The Circular Economy
Government ambition to deliver a circular economy will not be achieved by a DRS, especially for glass beverage containers. Currently over 85% of glass bottles either manufactured and filled in Scotland or manufactured in England, and filled in Scotland, are exported. These filled products tend to be aimed at the premium market (spirits etc). Although these products are not placed in the Scottish market this is quality flint cullet which will never be recovered making the circular economy for glass impossible.
Coloured wine bottles are often imported. Once recycled they have low value and there are few options for reprocessing in the UK – most recycled glass is used as aggregate, in the UK, as it is hugely expensive and creates high emissions to ship the glass back to factories in Europe or beyond.
To be of “Re-melt” quality glass cannot be crushed at source making the storage of returned containers more problematic for retailers and other obligated outlets than other materials. Crushed glass cannot be colour sorted and so can only be used for end of life applications such as non-flint glass or aggregate. This will go against the basic principles of a circular economy. It is estimated that each stage of the process where glass is handled result in a potential 5% loss of small glass particles. The proposed DRS structure will result in greater losses of glass, and an increase in co-mingled colours of glass than current kerbside collections.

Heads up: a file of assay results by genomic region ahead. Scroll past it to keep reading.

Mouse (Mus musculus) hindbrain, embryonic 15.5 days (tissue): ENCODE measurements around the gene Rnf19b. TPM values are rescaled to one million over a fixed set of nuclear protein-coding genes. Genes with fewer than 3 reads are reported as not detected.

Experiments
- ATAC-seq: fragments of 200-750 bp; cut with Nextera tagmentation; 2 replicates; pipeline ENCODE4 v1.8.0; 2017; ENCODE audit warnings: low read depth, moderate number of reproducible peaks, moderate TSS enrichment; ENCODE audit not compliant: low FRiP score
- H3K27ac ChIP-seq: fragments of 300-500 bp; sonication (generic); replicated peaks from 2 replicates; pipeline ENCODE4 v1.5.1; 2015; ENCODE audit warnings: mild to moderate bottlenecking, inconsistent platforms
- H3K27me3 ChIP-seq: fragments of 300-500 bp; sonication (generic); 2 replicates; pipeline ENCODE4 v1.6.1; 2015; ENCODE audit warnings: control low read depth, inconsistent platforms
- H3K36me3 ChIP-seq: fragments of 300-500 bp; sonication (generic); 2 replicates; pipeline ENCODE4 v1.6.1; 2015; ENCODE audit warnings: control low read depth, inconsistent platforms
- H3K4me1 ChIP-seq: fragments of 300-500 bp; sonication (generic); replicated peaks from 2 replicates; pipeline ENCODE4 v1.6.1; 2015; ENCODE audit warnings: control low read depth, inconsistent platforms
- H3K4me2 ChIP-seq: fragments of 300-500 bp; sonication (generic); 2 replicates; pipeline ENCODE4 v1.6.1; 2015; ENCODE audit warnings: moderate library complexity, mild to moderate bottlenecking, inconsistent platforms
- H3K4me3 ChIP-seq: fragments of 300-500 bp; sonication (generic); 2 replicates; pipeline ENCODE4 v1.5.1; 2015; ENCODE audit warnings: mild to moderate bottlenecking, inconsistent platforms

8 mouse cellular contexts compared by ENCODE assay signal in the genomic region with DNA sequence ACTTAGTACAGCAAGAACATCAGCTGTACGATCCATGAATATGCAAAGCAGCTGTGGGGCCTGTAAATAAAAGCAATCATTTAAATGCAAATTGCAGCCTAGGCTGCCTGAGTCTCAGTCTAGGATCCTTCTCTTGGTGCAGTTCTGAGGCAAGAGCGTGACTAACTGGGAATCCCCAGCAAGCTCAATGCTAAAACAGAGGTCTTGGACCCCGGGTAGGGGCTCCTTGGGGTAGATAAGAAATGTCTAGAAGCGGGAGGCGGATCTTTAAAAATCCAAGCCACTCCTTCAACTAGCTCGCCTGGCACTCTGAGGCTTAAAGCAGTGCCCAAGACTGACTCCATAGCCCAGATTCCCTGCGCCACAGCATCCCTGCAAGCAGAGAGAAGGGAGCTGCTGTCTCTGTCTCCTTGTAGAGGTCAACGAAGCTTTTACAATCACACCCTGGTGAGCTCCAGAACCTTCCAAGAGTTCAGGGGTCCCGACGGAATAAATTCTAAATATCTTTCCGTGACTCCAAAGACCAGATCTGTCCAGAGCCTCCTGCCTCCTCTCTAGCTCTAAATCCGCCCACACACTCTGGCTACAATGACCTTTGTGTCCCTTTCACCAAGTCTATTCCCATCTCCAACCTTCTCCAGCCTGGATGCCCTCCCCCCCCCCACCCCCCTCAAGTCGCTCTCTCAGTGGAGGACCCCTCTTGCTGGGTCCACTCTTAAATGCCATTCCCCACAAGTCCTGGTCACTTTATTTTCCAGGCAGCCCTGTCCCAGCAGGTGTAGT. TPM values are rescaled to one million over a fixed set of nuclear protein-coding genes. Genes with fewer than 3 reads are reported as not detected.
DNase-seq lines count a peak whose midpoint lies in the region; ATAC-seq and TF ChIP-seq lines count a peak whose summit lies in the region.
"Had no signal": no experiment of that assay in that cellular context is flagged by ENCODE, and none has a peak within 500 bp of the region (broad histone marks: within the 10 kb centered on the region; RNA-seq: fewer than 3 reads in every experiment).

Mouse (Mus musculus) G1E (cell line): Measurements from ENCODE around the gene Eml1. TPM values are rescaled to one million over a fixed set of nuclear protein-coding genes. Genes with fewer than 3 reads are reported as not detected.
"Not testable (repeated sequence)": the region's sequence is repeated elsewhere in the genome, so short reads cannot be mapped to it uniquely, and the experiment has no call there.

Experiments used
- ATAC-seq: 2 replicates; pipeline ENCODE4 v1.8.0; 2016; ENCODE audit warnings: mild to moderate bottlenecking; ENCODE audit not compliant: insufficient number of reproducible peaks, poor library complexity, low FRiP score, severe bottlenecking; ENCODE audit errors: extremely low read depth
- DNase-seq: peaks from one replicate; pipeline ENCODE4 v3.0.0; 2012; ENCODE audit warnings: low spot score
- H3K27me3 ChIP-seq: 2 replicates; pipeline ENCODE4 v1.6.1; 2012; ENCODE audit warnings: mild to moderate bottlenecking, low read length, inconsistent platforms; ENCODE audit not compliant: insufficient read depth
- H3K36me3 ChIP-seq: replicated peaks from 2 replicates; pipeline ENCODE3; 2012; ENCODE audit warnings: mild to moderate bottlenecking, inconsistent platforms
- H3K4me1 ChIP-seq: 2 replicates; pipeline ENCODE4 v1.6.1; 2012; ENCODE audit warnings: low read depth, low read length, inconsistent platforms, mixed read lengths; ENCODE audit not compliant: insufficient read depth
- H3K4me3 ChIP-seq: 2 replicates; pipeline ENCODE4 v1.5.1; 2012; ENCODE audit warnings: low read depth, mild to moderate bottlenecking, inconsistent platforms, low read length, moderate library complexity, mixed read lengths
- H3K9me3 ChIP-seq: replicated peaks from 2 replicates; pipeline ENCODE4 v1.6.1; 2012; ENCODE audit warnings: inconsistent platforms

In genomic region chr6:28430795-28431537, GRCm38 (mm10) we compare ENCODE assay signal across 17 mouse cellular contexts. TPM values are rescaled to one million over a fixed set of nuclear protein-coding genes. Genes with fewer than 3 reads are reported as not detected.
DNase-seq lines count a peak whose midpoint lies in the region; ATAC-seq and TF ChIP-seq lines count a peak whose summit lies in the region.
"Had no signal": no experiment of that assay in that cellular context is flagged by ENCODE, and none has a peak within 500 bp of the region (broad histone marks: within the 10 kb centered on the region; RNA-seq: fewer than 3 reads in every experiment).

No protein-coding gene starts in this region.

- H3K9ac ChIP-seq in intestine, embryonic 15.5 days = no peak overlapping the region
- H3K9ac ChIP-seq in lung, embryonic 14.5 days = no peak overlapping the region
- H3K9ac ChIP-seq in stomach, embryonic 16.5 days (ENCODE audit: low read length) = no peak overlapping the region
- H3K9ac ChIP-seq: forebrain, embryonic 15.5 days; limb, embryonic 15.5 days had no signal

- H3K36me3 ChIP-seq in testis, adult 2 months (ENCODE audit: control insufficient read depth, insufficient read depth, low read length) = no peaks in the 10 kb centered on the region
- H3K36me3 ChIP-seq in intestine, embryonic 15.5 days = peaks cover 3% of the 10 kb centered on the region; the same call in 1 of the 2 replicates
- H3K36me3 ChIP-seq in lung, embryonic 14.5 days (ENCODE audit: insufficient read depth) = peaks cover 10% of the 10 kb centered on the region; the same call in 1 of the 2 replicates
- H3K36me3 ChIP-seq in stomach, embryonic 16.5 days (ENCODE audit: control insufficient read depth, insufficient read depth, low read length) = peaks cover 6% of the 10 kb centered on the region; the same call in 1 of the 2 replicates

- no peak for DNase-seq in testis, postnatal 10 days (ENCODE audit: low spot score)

We believe glass should be the preferred enclosure for drinks – it is inert, 100% recyclable, does not cause microplastic pollution, and the natural substances used to make it are readily available. The industry has made large changes to bottling to reduce glass mass per bottle from highs of 1,000 grams to under 300 grams per bottle today. We welcome further discussion with Government and devolved administrations on how best to maximise the sustainability of our industry and strongly believe DRS is not the answer.
5 years ago the WSTA, partnering with JF Hillebrand, launched its first carbon emissions calculator. The calculator has been free to all our website visitors to help estimate their business’ carbon footprint (CO2e) for the movement of their goods across a range of different transport vehicles for land and sea.
For launch later this year, JF Hillebrand has generously agreed to share its updated modelling and a new carbon calculator, based on the latest carbon emission estimates, will be available on the WSTA’s website.